Groups I, II and III are all mineral oils with an increasing severity of the refining process. Group I base oils are created using the solvent-extraction or solvent-refining technology. This technology, which has been employed since the early days of mineral oil refining, aims to extract the undesirable components within the oil such as ring structures and aromatics.
Group II base oils are produced using hydrogen gas in a process called hydrogenation or hydrotreating. The goal of this process is the same as for solvent-refining, but it is more effective in converting undesirable components like aromatics into desirable hydrocarbon structures.
Group III base oils are made in much the same way as Group II mineral oils, except the hydrogenation process is coupled with high temperatures and high pressures. As a result, nearly all undesirable components within the oil are converted into desirable hydrocarbon structures.
When comparing properties among the mineral base oil groups, you typically will see greater benefits with those that are more highly refined, including those with enhanced oxidation stability, thermal stability, viscosity index, pour point and higher operating temperatures. Of course, as the oil becomes more refined, some key weaknesses also occur, which can affect additive solubility and biodegradability.
Group IV is dedicated to a single type of synthetic called polyalphaolefin (PAO). It is the most widely used synthetic base oil. PAOs are synthetically generated hydrocarbons with an olefinic tail formed through a polymerization process involving ethylene gas. The result is a structure that looks very much like the purest form of the mineral oils described in Group III. The advantages of PAOs over mineral oil include a higher viscosity index, excellent low- and high-temperature performance, superior oxidation stability, and lower volatility. However, these synthetic lubricants can also have deficiencies when it comes to additive solubility, lubricity, seal shrinkage and film strength. Much like mineral oils, PAOs are widely employed for lubricating applications and are often the preferred option when higher temperatures are expected.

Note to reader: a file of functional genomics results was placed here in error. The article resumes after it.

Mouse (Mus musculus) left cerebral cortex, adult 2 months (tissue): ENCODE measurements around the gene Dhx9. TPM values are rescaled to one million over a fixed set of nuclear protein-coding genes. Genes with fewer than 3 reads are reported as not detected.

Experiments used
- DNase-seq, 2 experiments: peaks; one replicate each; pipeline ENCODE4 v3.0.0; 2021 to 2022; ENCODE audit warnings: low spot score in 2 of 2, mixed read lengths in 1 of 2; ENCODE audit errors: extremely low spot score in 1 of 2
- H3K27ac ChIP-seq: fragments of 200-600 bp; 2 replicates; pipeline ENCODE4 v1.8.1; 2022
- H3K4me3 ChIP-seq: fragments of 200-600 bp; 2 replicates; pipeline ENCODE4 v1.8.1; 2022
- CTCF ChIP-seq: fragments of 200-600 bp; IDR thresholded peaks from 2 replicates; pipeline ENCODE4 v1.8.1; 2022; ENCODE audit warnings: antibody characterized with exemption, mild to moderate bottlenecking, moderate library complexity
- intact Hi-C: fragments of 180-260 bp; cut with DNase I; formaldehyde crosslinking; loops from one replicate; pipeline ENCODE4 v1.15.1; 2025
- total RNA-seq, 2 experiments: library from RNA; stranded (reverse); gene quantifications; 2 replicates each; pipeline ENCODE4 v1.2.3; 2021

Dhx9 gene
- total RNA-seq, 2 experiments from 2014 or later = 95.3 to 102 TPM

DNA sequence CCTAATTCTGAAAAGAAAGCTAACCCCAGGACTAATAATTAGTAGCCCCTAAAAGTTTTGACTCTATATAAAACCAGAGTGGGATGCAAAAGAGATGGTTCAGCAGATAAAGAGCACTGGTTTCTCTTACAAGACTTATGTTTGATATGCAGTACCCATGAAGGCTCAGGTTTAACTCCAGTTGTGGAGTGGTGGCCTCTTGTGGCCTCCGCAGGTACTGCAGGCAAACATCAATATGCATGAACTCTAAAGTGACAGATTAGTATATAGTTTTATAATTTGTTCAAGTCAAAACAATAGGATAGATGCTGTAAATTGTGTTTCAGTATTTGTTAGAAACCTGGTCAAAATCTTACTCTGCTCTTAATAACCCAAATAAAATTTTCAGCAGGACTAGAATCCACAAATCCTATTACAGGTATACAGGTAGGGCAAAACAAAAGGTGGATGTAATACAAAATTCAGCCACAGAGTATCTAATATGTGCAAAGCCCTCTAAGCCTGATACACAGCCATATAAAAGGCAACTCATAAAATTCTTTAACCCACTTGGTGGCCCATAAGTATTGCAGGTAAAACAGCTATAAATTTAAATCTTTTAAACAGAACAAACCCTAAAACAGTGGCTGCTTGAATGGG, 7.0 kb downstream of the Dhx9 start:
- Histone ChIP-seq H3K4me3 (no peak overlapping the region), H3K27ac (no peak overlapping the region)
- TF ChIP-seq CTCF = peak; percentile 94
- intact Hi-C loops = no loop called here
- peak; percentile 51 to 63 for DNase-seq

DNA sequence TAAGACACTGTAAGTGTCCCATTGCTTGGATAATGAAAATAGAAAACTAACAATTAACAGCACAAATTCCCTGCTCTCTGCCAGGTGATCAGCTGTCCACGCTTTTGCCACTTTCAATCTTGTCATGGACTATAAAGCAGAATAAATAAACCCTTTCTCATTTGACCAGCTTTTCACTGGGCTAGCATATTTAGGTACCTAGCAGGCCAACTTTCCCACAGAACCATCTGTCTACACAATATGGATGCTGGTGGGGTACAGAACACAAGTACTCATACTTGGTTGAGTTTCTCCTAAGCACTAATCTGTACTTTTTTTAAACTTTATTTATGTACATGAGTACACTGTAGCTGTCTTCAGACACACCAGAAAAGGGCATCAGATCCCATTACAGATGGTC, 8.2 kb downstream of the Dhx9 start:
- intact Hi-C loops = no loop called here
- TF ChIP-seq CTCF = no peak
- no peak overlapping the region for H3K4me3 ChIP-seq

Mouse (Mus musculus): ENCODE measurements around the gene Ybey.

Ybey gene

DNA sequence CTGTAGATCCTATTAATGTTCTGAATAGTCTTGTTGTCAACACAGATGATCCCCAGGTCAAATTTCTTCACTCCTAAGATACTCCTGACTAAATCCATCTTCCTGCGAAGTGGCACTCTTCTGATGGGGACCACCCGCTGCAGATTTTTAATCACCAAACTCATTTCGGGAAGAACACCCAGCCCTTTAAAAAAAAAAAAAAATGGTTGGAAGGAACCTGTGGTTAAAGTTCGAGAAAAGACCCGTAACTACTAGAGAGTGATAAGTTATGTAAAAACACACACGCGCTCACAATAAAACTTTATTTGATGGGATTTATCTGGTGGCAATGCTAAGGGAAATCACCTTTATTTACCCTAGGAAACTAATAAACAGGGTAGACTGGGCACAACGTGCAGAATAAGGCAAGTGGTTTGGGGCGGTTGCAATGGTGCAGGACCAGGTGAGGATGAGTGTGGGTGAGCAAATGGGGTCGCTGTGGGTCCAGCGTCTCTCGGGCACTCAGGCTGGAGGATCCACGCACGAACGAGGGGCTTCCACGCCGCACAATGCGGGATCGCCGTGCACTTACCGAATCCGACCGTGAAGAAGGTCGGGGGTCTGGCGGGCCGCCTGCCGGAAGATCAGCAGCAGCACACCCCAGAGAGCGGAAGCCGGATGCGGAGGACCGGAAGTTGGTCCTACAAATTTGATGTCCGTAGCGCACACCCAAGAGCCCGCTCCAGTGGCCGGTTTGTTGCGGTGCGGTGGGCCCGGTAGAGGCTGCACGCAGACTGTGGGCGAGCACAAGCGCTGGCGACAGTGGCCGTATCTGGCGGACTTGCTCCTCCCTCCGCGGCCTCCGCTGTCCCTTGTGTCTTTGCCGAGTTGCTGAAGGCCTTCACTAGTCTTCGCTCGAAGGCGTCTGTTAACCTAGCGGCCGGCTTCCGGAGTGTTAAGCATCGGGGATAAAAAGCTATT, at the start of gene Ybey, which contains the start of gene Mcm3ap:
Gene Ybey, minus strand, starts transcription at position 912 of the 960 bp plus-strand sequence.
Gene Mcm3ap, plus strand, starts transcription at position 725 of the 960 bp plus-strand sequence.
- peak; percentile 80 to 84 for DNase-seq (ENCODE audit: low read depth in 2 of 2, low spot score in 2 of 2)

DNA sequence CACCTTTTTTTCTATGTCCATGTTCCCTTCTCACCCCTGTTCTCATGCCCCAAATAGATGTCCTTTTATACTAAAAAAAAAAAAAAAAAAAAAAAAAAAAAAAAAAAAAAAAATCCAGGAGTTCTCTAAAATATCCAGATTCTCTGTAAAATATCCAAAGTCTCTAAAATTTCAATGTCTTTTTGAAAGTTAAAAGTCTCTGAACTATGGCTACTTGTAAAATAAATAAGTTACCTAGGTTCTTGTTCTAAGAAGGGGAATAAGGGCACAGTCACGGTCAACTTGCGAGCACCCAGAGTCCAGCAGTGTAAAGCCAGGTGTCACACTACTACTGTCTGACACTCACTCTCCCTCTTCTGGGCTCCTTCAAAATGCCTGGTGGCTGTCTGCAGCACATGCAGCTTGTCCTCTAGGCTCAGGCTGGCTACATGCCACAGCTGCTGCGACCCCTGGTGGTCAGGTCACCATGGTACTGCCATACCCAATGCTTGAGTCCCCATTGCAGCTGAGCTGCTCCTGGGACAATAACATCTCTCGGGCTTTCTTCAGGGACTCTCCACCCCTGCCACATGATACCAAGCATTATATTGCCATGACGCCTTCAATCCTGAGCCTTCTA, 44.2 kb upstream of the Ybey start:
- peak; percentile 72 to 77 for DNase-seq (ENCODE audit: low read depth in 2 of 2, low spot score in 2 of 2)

Group V is assigned to all other base oils, particularly synthetics. Some of the most common oils in this group include diesters, polyolesters, polyalkylene glycols, phosphate esters and silicones.
Diester (dibasic acid ester) is manufactured through a reaction of dibasic acid with alcohol. The resulting properties can be adjusted based on the types of dibasic acid and alcohol used.
Polyolester is made through a reaction of monobasic acid with a polyhydric alcohol. Much like diesters, the resulting properties will depend on these two constituent types.
Polyalkylene glycol (PAG) is produced through a reaction involving ethylene or propylene oxides and alcohol to form various polymers. A number of PAG products are developed based on the oxide used, which will ultimately influence the base oil’s water solubility.